In the end, my fascination with noir (I suspect) speaks to a central problem in our society, and that is a relentless belief in positivity, profit, and progress at all costs. I might have added “perfection” but that’s another series of posts for another time. In an age in which we find ourselves and society ‘not as we once were’ (a historical ubiquity only made more pertinent by our trajectory as a so-called “superpower”) but having to confront the vast seething plethora of inequalities and discontents that were either hidden or ignored by the cant of power and preeminence, we find that “morning in America” or “halftime in America” or a host of strategies to help us lose weight, find our passion, make money and retire comfortably, or to find perfect love have become our hiding place of choice, kept away from the vast challenges and a very uncertain future by just believing. At some point, though, these prescriptions work until they don’t. And when we can’t hide behind relentless positivity or awareness, it might just have to fall to noir and the like to tell us who and where we are.
If you’re amongst the group of observant old-school “Christians”, then chances are you had some smudge on your forehead yesterday; The traditional start to the old liturgical season of Lent happened, otherwise known as “Ash Wednesday”. I moved on from the theist world long ago, but something about this particular day (full disclosure: I worked as a church musician for 25 years, hence my familiarity with the subject) has always left me wishing there existed a similar locus in secular calendars for the occasion of self-examination and reflection on one’s deeds, fears, and a call for some kind of renewal (about the closest thing I can think of is the day I go to visit my therapist,) as a smidge of uneasy conscience would do our increasingly knee-jerk, sectarian, and thoroughly stressed-out world some occasion to stop–really stop (but then what have we been doing for almost the past year under quarantine??)–and look at the condition of our ethics from a place of listening. The examined life is comfortable for no one; hence the reason why Ash Wednesday wasn’t exactly a popular time even amongst people calling themselves ‘christian’.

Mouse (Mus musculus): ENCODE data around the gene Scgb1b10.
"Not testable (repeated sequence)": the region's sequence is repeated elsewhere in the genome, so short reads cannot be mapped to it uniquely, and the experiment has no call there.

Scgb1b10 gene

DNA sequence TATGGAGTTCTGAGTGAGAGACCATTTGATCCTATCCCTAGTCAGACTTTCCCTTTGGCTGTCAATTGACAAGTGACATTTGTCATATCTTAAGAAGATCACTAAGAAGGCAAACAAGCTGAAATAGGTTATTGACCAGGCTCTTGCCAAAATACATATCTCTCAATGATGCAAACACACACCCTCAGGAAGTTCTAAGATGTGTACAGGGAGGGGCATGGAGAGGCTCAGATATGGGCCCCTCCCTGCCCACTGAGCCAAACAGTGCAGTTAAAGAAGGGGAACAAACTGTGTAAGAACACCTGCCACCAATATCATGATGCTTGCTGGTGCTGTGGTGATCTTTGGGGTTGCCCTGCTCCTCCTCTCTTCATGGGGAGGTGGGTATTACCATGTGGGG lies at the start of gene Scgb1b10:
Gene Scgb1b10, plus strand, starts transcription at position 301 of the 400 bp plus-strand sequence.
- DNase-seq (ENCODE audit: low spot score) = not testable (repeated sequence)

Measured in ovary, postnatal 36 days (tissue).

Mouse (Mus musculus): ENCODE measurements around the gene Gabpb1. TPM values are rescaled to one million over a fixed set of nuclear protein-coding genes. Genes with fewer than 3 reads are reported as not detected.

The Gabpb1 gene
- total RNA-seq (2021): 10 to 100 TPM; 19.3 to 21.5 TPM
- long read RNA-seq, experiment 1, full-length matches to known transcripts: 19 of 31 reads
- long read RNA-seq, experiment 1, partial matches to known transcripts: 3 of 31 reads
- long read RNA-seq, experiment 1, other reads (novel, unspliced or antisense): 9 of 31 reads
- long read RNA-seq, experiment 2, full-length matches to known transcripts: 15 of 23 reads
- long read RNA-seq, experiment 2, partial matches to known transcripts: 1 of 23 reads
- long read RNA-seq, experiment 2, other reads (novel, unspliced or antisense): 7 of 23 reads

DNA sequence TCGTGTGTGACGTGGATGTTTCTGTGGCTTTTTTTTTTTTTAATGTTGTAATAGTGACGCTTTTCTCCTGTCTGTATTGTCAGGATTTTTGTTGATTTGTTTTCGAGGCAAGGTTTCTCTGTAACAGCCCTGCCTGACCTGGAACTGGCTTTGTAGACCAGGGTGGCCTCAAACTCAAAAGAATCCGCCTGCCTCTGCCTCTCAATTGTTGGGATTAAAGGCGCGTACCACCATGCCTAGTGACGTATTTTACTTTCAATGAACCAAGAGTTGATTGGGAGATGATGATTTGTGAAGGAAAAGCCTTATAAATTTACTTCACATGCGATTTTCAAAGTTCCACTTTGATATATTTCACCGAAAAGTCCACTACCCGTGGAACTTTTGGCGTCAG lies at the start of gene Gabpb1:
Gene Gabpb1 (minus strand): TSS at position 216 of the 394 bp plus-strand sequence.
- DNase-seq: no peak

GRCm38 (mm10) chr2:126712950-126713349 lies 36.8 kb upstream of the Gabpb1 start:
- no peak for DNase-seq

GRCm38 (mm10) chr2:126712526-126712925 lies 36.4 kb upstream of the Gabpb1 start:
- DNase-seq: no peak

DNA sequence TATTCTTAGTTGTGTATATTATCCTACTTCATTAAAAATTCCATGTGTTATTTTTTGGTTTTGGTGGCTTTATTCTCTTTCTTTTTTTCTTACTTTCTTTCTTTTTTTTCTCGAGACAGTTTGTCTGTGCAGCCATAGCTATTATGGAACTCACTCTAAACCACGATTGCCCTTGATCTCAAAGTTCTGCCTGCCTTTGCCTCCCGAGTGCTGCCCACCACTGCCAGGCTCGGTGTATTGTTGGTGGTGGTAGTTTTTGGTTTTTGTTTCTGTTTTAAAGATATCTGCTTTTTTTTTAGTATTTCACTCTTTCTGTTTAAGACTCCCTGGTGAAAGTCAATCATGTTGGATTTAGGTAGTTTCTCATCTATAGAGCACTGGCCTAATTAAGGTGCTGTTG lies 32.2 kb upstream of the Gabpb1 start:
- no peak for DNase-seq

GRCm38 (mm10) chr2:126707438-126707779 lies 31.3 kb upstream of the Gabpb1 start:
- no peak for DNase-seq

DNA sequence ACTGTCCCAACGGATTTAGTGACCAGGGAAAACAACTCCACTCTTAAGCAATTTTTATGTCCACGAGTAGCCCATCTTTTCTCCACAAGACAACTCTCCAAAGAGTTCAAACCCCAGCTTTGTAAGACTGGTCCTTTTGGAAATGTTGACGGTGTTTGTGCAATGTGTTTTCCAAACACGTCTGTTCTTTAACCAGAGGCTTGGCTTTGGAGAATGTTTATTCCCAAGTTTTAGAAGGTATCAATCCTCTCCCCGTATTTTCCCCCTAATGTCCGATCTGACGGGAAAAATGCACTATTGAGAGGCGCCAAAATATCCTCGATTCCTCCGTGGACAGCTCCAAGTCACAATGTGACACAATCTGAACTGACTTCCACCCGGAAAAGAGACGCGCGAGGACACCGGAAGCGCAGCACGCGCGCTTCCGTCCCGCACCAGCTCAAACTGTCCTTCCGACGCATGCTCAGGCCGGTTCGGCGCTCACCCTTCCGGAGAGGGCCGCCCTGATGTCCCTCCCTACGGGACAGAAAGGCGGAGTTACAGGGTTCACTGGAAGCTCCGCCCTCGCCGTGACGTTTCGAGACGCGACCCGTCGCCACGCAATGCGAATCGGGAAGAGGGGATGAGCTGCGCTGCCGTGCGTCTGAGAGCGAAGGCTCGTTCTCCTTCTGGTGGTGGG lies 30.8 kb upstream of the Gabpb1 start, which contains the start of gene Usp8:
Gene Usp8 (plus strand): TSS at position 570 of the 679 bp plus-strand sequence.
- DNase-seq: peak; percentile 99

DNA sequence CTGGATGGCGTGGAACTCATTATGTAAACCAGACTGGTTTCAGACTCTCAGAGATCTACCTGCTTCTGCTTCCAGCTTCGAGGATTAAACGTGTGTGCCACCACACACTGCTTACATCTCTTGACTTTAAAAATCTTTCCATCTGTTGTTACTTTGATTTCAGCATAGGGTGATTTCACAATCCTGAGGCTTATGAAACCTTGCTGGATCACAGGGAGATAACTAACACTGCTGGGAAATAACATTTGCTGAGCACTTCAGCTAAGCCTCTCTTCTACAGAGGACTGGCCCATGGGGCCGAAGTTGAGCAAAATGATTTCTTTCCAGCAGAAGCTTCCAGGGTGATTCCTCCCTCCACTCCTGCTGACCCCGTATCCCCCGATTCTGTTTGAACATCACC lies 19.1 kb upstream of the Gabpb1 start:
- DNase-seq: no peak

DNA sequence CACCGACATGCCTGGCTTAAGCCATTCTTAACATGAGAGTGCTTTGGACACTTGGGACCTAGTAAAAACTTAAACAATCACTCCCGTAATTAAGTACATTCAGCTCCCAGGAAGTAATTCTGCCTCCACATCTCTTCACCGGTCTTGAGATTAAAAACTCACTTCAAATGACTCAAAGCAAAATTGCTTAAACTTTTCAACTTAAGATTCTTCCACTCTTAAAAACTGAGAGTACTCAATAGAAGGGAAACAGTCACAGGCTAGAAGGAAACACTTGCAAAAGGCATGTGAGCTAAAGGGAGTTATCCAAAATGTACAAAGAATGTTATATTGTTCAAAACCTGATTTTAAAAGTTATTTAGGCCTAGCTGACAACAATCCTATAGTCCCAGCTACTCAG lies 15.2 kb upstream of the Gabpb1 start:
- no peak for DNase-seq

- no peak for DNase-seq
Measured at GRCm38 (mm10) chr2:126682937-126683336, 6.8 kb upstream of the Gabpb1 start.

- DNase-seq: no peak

Another thing that would turn most people off is the quietude amidst all of this soul-searching, which would be great in some kind of bougie yoga retreat with a full spa and aromatherapy, but which seems like prison when people in a sanctuary do it. Nope, too church-lady! too many hard pews and too many stern pastors and their faces like granite, and too much finger wagging! Not to mention the hard pews…
Just because the occasion of “Ash Wednesday” is seemingly the relic of an era where witch-burning and self-flagellation was the norm doesn’t mean that there isn’t a dire, pressing need for a little more reflection and a little less self-affirmation once in a while, especially amongst those in power and those all too satisfied with the state of their ‘beliefs’; Out of uneasy consciences comes progress, and–just perhaps–a little more compassion.
Snow. Friday of a three-day weekend. Tension unraveling, some pockets of space and silence to consider anything and everything….